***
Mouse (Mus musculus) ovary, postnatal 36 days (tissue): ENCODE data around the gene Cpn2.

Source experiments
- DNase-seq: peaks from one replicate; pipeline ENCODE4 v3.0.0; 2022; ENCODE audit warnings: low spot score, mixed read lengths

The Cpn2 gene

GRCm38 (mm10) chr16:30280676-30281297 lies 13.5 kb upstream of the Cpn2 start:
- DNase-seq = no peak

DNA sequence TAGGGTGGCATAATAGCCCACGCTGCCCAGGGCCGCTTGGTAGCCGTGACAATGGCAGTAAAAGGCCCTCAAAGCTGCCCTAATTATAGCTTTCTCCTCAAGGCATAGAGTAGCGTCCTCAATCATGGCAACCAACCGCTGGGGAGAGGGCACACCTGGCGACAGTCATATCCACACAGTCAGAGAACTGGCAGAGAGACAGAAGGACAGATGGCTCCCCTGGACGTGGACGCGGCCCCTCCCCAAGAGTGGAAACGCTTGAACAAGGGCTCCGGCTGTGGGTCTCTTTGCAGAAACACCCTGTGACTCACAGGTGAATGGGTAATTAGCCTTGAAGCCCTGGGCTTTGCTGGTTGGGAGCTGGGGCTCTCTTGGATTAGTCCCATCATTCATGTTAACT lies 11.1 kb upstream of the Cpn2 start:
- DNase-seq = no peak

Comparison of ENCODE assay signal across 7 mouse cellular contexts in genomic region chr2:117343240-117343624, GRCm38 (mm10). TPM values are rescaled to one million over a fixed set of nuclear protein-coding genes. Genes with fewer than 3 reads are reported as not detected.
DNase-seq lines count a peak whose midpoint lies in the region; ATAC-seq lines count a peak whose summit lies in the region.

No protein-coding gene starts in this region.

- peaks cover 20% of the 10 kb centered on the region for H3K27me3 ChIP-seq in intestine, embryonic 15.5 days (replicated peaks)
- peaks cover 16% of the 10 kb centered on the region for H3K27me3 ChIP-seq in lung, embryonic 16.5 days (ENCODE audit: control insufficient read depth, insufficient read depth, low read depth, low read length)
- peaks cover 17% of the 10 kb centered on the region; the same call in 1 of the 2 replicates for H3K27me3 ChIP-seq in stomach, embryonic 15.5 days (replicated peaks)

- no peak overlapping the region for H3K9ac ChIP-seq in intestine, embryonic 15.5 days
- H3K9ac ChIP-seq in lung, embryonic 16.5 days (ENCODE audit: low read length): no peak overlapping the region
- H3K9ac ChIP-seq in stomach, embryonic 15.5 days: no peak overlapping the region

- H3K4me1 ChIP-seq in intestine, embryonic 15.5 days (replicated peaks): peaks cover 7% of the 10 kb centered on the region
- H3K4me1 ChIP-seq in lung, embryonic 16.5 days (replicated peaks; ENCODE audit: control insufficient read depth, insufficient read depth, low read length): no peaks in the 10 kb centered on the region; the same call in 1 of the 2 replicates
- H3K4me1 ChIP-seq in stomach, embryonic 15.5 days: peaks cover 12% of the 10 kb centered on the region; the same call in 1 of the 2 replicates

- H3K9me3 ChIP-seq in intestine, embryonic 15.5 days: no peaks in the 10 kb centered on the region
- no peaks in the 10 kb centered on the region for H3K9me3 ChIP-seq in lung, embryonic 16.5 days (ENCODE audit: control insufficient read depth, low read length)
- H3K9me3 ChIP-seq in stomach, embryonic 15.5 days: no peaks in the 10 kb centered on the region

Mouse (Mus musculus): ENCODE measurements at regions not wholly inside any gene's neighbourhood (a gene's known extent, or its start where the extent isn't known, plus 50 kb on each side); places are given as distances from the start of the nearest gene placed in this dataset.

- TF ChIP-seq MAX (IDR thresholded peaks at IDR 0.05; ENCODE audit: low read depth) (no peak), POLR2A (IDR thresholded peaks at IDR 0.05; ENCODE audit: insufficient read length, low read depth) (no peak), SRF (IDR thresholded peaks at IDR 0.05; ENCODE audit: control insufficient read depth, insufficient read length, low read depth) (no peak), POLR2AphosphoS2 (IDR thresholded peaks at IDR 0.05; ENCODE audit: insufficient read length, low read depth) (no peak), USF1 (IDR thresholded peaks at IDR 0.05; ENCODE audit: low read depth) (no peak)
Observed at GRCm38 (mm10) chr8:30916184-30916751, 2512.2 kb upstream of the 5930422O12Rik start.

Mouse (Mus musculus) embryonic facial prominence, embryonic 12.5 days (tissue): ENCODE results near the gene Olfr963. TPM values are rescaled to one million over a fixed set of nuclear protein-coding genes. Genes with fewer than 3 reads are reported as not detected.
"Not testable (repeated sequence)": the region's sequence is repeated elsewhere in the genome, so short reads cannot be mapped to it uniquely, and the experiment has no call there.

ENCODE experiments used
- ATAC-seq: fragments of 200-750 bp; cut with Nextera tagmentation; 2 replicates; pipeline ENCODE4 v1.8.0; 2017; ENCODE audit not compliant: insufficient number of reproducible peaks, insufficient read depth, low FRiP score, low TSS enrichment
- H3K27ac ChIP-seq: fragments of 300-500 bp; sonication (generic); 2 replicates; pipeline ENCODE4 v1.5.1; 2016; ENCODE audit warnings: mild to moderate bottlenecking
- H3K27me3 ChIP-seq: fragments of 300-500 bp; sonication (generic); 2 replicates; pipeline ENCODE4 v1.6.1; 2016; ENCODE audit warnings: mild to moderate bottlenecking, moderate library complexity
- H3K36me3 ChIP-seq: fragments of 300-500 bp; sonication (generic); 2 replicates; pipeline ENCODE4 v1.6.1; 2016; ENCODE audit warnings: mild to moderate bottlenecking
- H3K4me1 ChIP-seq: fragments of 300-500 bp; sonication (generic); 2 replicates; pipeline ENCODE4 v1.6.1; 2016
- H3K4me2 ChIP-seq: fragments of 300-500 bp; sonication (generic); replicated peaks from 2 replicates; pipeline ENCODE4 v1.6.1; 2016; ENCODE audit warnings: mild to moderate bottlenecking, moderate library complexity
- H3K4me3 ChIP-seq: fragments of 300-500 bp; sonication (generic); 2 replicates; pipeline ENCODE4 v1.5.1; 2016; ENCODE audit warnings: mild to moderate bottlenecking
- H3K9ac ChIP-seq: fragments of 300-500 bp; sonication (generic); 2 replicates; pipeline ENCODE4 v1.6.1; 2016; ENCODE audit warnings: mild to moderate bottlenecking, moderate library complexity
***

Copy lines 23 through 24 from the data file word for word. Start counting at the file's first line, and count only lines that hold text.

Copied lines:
- H3K9me3 ChIP-seq in stomach, embryonic 15.5 days: no peaks in the 10 kb centered on the region

Mouse (Mus musculus): ENCODE measurements at regions not wholly inside any gene's neighbourhood (a gene's known extent, or its start where the extent isn't known, plus 50 kb on each side); places are given as distances from the start of the nearest gene placed in this dataset.